One reason for holding a diversified stock portfolio is to avoid stocks that move in tandem. Some people think their dividend portfolios are sufficiently diversified by holding a group of stocks.
Those investors are diversifying across different companies, but they should ensure the stocks aren’t from the same industry or aren’t affected by the same forces. Otherwise, the stocks will tend to move in a similar fashion.
This trend is expected to continue and will make it costlier for these businesses to operate, because utilities have large debt loads on their balance sheets.
Many other dividend stocks, particularly ones with slower growth and often big yields, have also seen price declines, as interest-bearing investments will compete for money that’s invested in these dividend stocks.
It doesn’t mean you should avoid these stocks in your portfolio, though. Quality utility stocks, such as Fortis, may still work well as stable, dividend-growth holdings, while you might need the income from slow-growth, but big-yield stocks. All I’m suggesting is that you should consider holding other stocks in your portfolio as well.
Diversify into stocks that benefit from higher interest rates
Unlike utilities, banks such as Toronto-Dominion Bank (TSX:TD)(NYSE:TD) benefit from higher interest rates. That’s because net interest margins widen as interest rates increase. So, banks will be able to make more money from loans by getting higher interest than the interest it pays to, say, our savings accounts.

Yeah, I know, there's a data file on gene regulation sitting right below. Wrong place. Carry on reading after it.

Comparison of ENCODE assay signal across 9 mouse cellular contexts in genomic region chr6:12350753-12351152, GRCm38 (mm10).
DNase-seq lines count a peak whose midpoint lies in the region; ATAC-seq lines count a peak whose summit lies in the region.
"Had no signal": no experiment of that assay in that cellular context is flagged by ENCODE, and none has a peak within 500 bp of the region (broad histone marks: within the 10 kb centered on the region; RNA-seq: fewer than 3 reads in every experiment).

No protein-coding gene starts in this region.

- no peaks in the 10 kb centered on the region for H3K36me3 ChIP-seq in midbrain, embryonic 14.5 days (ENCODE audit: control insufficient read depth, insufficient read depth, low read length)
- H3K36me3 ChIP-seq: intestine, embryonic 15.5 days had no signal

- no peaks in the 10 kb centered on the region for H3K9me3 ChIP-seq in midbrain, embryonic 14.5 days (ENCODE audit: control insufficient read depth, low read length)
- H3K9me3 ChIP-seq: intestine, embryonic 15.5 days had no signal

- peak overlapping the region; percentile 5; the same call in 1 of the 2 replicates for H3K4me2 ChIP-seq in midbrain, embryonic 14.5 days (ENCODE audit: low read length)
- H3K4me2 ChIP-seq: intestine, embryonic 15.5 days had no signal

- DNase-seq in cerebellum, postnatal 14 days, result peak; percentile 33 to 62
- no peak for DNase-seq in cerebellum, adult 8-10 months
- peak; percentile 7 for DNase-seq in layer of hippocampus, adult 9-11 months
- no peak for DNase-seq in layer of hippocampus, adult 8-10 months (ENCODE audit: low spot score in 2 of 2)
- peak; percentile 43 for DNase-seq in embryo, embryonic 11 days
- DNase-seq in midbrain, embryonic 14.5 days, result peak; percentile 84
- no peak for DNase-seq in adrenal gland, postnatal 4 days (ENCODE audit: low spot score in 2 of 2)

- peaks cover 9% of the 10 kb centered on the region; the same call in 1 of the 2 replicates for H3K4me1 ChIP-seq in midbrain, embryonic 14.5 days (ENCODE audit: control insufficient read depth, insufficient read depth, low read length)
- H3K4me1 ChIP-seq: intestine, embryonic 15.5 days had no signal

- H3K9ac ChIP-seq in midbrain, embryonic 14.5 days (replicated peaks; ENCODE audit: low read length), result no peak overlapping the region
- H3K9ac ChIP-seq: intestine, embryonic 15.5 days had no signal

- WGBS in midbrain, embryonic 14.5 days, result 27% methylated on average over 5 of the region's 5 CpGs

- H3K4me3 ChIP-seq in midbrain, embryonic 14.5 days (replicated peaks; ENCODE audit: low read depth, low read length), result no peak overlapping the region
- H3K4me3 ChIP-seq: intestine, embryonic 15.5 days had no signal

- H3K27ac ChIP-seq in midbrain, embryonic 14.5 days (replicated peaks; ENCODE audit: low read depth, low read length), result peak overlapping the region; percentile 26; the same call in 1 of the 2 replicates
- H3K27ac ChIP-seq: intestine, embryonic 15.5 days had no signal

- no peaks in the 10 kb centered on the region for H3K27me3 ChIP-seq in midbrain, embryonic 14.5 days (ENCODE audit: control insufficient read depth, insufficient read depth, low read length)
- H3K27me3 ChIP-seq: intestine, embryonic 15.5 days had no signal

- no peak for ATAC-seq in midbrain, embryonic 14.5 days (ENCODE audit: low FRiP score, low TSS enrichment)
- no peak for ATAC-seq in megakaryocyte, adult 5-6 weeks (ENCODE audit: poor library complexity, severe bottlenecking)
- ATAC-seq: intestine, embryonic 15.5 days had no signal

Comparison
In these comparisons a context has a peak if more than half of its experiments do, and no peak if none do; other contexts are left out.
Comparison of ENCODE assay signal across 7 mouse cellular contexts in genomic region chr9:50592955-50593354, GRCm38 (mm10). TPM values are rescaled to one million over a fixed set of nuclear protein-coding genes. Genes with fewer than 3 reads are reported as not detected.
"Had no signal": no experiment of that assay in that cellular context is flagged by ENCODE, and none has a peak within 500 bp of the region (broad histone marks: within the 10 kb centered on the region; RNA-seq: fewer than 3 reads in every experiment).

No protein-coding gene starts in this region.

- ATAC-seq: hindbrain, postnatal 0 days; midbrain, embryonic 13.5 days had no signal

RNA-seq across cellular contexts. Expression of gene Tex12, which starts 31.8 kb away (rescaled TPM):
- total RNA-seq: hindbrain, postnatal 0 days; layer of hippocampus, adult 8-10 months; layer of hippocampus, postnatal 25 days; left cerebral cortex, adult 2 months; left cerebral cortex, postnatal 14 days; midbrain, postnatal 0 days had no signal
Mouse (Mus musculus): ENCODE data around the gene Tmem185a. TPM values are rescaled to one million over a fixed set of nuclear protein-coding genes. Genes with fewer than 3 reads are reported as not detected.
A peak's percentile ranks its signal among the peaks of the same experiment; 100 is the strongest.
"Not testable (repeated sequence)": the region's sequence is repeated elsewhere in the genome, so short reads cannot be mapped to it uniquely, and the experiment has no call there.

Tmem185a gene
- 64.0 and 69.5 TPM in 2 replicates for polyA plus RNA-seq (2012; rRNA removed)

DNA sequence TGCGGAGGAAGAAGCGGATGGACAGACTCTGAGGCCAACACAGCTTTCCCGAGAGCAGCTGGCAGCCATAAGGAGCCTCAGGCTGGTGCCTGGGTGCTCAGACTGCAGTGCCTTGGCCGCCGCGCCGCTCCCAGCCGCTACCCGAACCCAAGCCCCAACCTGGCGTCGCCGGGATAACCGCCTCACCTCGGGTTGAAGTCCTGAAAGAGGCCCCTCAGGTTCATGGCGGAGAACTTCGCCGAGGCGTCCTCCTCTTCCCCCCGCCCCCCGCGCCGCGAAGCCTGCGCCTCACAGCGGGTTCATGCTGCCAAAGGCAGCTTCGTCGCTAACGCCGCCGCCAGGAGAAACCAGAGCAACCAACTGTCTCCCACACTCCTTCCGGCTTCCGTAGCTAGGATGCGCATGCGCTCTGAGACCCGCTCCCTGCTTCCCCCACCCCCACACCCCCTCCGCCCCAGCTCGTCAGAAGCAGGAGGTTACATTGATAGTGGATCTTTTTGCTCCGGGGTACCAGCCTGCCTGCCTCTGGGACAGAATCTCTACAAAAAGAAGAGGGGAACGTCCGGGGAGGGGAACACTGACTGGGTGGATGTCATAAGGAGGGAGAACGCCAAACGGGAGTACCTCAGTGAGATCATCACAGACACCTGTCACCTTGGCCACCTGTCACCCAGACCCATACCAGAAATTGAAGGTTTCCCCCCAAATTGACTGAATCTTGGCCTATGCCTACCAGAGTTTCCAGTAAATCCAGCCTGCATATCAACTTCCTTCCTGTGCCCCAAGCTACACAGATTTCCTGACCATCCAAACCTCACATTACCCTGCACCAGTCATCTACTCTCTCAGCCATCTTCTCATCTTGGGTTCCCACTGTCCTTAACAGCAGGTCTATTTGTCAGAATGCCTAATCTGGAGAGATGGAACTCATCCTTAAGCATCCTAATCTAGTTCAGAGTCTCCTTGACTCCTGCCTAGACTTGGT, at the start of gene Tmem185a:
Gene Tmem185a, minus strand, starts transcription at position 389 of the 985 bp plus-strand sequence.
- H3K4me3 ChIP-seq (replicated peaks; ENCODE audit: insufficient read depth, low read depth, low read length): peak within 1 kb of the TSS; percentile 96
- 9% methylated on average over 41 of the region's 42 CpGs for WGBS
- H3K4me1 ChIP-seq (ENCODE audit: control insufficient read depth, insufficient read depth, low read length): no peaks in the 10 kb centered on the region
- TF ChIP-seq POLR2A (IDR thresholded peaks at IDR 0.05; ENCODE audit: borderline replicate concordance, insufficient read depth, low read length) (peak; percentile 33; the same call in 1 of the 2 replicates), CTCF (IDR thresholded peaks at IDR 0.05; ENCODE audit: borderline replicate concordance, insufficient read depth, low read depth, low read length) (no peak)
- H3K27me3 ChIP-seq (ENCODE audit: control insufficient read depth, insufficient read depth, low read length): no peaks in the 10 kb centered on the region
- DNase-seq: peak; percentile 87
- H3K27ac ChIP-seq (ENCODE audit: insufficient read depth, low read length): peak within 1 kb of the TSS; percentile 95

TD stock is a proven performer. The bank grows in a stable way over time and is estimated to experience high single-digit growth, which calls for long-term total returns of about 12% for the reasonably valued stock.
Diversify into faster-growing stocks
The technology sector is a vibrant area of growth. One company that has a track record of profitable growth is Open Text Corp. (TSX:OTEX)(NASDAQ:OTEX). The tech stock has achieved long-term double-digit returns, which should carry on well into the future.
Open Text has become a leader in the growing enterprise information management industry. The issue of information security from events, such as the Equifax data breach of 2017, is an opportunity for Open Text to grow.
Open Text has a proven history of acquiring complementary businesses that have been accretive to the company. Since fiscal 2012, Open Text has experienced annualized revenue growth and earnings-per-share growth of about 15% and 12%, respectively. The growth contributes nicely to its dividend-per-share growth of about 15% per year for the last few years.
Barring mass market declines, which will pull down most, if not all, stocks, investors should aim to build a diversified portfolio of stocks that have little correlation to one another.
For dividend-growth investors, ensure to sprinkle your portfolio with proven dividend stocks that have different dividend-growth rates. You’ll find that the ones with small yields but that offer high dividend growth may result in greater total returns in the long haul.
This article represents the opinion of the writer, who may disagree with the “official” recommendation position of a Motley Fool premium service or advisor. We’re Motley! Questioning an investing thesis — even one of our own — helps us all think critically about investing and make decisions that help us become smarter, happier, and richer, so we sometimes publish articles that may not be in line with recommendations, rankings or other content.
Fool contributor Kay Ng owns shares of Open Text. The Motley Fool owns shares of Open Text. Open Text is a recommendation of Stock Advisor Canada.